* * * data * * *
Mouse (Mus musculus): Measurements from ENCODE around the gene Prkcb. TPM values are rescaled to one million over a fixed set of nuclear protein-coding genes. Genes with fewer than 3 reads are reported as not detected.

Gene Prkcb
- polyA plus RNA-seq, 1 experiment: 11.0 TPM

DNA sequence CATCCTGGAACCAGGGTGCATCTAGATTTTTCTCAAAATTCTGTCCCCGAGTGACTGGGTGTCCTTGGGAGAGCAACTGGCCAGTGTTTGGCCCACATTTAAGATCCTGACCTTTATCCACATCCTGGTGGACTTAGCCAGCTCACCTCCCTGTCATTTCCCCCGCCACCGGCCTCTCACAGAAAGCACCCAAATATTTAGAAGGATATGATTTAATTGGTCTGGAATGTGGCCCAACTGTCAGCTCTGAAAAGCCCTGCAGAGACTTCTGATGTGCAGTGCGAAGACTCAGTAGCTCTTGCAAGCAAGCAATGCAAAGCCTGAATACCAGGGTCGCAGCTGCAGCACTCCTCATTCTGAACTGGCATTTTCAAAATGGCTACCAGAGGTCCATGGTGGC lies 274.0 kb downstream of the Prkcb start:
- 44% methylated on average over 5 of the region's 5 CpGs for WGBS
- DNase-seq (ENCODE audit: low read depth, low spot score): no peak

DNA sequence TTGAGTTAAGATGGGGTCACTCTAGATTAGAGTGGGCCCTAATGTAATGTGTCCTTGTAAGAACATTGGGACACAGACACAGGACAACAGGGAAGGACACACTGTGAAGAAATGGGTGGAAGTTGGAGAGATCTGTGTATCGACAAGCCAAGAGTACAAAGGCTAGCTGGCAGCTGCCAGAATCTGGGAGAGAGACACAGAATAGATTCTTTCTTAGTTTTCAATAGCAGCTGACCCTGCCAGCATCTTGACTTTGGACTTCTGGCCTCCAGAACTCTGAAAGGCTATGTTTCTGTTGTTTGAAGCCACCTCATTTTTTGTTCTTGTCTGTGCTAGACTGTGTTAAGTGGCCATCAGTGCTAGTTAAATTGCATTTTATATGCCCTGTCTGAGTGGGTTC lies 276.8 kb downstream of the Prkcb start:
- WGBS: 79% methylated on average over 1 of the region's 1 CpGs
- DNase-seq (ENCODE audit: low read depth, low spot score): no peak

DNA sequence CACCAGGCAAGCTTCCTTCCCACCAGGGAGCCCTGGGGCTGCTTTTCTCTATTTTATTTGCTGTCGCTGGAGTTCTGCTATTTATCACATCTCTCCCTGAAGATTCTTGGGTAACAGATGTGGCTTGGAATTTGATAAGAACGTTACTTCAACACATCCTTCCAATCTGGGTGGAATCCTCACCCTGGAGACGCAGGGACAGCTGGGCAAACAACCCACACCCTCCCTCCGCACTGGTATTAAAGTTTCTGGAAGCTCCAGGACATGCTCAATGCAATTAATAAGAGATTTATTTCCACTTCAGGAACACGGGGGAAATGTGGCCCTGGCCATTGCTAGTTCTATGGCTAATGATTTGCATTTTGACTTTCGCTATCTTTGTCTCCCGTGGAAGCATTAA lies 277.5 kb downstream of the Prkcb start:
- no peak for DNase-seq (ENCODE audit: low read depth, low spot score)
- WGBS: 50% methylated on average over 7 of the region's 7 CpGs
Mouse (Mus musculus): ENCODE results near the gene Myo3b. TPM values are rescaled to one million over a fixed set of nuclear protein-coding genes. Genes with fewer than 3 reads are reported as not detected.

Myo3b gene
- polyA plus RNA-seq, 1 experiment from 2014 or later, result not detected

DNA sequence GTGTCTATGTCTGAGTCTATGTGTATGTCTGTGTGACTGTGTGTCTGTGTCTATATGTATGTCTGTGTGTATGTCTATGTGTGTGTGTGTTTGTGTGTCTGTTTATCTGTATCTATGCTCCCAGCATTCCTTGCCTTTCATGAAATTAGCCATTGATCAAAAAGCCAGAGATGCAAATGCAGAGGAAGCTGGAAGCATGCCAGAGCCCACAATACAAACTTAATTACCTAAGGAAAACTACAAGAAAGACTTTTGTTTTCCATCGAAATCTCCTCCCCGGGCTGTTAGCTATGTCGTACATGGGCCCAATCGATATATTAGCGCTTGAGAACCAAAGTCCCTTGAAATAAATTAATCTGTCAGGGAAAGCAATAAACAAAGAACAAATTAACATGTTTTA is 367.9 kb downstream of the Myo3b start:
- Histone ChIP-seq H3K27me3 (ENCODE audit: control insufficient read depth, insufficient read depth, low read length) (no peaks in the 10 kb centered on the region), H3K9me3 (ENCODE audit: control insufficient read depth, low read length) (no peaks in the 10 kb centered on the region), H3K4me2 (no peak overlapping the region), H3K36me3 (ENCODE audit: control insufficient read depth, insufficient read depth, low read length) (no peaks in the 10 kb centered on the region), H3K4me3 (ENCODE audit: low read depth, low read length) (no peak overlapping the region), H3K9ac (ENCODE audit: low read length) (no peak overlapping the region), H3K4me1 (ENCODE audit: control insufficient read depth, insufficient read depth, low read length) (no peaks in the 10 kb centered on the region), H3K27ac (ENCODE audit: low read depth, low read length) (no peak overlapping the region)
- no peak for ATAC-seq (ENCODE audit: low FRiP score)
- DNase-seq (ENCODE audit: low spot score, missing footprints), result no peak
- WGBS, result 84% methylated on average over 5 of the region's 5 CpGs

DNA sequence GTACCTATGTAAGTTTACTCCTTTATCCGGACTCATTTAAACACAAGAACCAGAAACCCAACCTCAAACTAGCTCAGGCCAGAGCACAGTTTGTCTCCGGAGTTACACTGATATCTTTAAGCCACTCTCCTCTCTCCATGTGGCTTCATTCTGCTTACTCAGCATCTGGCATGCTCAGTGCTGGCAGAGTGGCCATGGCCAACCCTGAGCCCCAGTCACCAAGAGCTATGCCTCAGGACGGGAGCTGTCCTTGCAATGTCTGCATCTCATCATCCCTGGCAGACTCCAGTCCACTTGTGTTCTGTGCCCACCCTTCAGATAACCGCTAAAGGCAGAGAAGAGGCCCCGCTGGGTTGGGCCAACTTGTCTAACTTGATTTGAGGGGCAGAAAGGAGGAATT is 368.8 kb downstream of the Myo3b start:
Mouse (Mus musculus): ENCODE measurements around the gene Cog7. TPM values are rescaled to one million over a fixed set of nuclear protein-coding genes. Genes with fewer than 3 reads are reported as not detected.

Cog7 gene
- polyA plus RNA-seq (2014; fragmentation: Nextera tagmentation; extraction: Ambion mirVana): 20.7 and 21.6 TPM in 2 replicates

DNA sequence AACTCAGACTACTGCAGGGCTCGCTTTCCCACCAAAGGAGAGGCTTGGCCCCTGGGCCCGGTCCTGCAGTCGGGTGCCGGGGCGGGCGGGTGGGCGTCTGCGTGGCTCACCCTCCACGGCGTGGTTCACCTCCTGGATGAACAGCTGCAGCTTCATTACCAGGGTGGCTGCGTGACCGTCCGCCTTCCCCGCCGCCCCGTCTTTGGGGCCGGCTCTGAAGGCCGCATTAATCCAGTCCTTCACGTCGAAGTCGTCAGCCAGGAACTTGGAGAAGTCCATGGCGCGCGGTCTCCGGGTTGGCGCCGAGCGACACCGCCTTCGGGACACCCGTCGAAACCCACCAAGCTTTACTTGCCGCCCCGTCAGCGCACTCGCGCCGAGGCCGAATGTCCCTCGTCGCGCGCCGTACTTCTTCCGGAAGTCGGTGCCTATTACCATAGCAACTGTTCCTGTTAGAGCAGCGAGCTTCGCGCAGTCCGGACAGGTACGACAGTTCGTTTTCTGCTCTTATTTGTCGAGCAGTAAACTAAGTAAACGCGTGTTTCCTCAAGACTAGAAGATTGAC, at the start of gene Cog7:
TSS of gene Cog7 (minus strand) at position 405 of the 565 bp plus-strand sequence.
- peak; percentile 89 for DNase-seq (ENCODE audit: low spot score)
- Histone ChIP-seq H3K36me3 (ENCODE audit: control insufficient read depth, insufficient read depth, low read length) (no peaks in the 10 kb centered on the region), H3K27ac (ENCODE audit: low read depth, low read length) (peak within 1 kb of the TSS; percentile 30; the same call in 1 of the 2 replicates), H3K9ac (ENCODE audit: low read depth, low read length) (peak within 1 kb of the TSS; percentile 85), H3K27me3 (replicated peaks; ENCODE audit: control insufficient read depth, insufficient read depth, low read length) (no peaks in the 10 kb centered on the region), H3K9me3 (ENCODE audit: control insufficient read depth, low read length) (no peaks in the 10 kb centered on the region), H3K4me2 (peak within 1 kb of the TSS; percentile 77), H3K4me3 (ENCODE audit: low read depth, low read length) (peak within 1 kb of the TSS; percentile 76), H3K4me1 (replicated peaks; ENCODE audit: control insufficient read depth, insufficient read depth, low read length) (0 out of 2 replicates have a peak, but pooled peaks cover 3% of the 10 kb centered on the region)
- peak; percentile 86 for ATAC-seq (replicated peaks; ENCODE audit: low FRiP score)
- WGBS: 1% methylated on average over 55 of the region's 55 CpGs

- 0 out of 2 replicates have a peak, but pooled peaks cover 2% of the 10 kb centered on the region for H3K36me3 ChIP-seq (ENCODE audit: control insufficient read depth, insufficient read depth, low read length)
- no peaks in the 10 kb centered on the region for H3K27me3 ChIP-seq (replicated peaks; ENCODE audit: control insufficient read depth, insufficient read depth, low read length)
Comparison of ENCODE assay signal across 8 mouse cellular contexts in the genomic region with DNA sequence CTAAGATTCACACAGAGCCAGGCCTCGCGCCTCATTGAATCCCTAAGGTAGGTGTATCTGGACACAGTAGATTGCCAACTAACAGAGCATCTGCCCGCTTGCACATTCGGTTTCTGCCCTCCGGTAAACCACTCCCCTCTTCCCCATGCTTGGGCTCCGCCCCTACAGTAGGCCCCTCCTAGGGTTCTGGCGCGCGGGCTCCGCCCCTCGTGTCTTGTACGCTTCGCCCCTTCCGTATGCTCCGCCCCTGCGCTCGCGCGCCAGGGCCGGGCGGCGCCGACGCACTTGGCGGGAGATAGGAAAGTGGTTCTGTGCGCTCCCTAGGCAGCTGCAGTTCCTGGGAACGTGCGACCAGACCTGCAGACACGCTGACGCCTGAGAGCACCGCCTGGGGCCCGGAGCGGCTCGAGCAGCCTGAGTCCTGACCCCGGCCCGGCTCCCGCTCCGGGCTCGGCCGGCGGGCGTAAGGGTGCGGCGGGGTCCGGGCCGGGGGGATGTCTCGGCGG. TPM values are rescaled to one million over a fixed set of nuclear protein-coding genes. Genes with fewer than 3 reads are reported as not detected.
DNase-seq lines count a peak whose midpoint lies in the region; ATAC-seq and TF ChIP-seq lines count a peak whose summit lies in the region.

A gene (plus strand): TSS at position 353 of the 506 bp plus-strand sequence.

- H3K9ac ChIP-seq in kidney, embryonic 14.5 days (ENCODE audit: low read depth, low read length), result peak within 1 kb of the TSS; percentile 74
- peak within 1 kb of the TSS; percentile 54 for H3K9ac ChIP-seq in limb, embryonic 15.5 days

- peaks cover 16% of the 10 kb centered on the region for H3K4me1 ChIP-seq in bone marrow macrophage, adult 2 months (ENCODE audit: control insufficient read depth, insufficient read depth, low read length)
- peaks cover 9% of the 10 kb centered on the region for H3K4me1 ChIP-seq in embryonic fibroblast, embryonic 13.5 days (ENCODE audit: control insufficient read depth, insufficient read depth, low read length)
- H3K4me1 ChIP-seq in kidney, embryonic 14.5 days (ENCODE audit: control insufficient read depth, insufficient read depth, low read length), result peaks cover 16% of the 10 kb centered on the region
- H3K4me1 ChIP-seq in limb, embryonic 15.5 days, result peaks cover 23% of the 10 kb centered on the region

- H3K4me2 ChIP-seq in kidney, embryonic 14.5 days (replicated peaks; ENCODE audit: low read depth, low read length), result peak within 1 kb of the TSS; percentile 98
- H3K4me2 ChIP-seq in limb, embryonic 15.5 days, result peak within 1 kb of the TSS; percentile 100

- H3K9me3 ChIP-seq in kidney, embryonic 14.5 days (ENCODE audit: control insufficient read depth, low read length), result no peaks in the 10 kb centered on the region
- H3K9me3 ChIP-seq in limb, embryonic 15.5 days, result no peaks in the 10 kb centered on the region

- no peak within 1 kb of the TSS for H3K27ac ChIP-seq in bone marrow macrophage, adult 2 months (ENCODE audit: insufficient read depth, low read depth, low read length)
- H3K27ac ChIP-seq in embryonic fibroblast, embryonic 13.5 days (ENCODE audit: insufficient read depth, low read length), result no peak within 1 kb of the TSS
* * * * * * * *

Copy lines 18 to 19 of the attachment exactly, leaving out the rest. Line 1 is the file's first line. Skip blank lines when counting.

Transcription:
- no peak for ATAC-seq (ENCODE audit: low FRiP score)
- DNase-seq (ENCODE audit: low spot score, missing footprints), result no peak